Comments – supportive, critical, or otherwise – are most welcome.

Finally, for the avoidance of doubt, I want to make clear that my goal here is not to harm reputations but to achieve the best possible result for the swathes of children – my own included – who need to cross a very dangerous Warden Hill Road on a daily basis.

Exchange with Anne Regan (Nov 2014):

Dear [Anne],

As a new resident of Warden Hill, I am – frankly – baffled that there are no pedestrian crossings on the section of Warden Hill Road outside Bournside School, for use both by young people attending Bournside and parents/children using the cut-through to St James C of E Primary. This section of road is so busy on a morning that I have had to resort to stopping traffic like a lolly-pop person, in order to allow my two young children plus lots of others to cross safely, which is absurdly dangerous.

Would appreciate your thoughts on this matter.

Best wishes,

Joe Sucksmith

Dear Mr Sucksmith

I have received the following confirmation from the Highway Dept regarding the usefulness of a crossing and the control of students in their use of it. We would need to be assured that such expenditure would be well spent, we cannot guarantee that it would used by a majority.

Highways comments;-
“The points you make are correct. The other reason for not installing a crossing is that students cross the road over a long distance as the desire lines for their routes home. A crossing would only be suitable and effective if there was a common desire line the majority of students already used, as studies show people are unlikely to deviate from their intended route to use such features.” end.

I am very willing to contact Highway traffic at the County Council to monitor the road again and contact the police with your concerns.

Please contact me if I can be of further help.


Anne Ward Cllr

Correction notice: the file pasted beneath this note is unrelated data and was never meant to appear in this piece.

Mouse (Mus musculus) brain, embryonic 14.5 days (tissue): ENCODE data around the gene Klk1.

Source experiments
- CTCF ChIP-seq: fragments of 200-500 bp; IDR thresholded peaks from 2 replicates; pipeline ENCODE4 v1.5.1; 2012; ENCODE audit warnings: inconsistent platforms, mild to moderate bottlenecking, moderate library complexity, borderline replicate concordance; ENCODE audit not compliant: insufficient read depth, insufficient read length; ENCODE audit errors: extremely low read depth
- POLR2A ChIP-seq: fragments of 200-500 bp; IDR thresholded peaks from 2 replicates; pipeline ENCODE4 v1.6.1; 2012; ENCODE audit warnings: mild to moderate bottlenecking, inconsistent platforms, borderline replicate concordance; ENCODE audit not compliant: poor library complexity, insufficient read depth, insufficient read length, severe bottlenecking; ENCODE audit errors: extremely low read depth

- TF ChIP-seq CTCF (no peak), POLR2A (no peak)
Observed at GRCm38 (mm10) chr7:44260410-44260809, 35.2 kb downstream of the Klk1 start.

Warden Hill


Dear Anne,

I have to say that I am baffled by the central argument advanced here – that children would continue to cross along the length of the road whatever – since surely part of the logic of a crossing is that it would act to funnel pedestrians (particularly those with young children) to cross at a particular point! No, it couldn’t be guaranteed that a majority would use a crossing – but then, this argument, applied universally, would mean no new crossings anywhere!

More generally, the arguments put forward don’t accord with the reality I observe on a daily basis, namely children – lots of them, including some very young ones using the cut-through the St James – primarily crossing near the main entrance to Bournside, where I note the kerb has already been lowered, as if this is a suggested crossing point. Do children cross at other points along the road? Yes they do, just as they do along all other roads where there are crossings. Yet this, clearly, should not be considered decisive in this case, since a crossing would both serve the many who already cross opposite the main entrance (please note: the vast majority of parents taking young children to St James cross at this point!), while also encouraging others who presently cross elsewhere to cross instead at the designated safe point.

I’m afraid this all seems like a complete no-brainer from where I am sitting… 😦

To help me understand the issues more clearly, perhaps I could request, from Highways but via my councillors, copies of all previous studies that have been conducted on this issue to date (i.e. a potential crossing outside Bournside School)? And perhaps I could also reply in the affirmative regards your offer to contact Highways again and request a further monitoring of the road, preferably on a date that I can arrange to be present (to ensure it is conducted impartially)? I think I might also take it upon myself to canvass the opinion of parents and students of both Bournside and St James, some of whom I know are already very much in favour of a crossing…


Exchange with Iain Dobie (23-27 May 2015):

Dear Ian,

Further to (protracted) discussions with borough councillors regards the lack of a crossing measure on Warden Hill Road, I have just been sent below [press release]…

22nd May 2015
Bollards for Bournside School and Leckhampton Primary School
Work already planned for outside of two Gloucestershire schools has been brought forward to help make crossing the road easier. Twenty bollards, dropped kerbs and tactile pavements will be put outside of both Bournside School and Leckhampton Primary School next week as part of the Highways Local Scheme. Local county councillor for Leckhampton and Warden Hill, Councillor Iain Dobie, has been working with the schools for some time on potential road improvements, and has agreed today that the work to install the bollards will be brought forward to next week’s half term break. So that the work can happen as quickly as possible, temporary bollards will be installed next week which will be replaced by permanent ones in July. The roads affected will be open as normal. Cllr Iain Dobie, county councillor for Leckhampton and Warden Hill, said, “I have been calling for road safety improvements outside both schools and I am pleased action has finally been taken to install these long called for safety features, which are being paid for out of my highways local fund.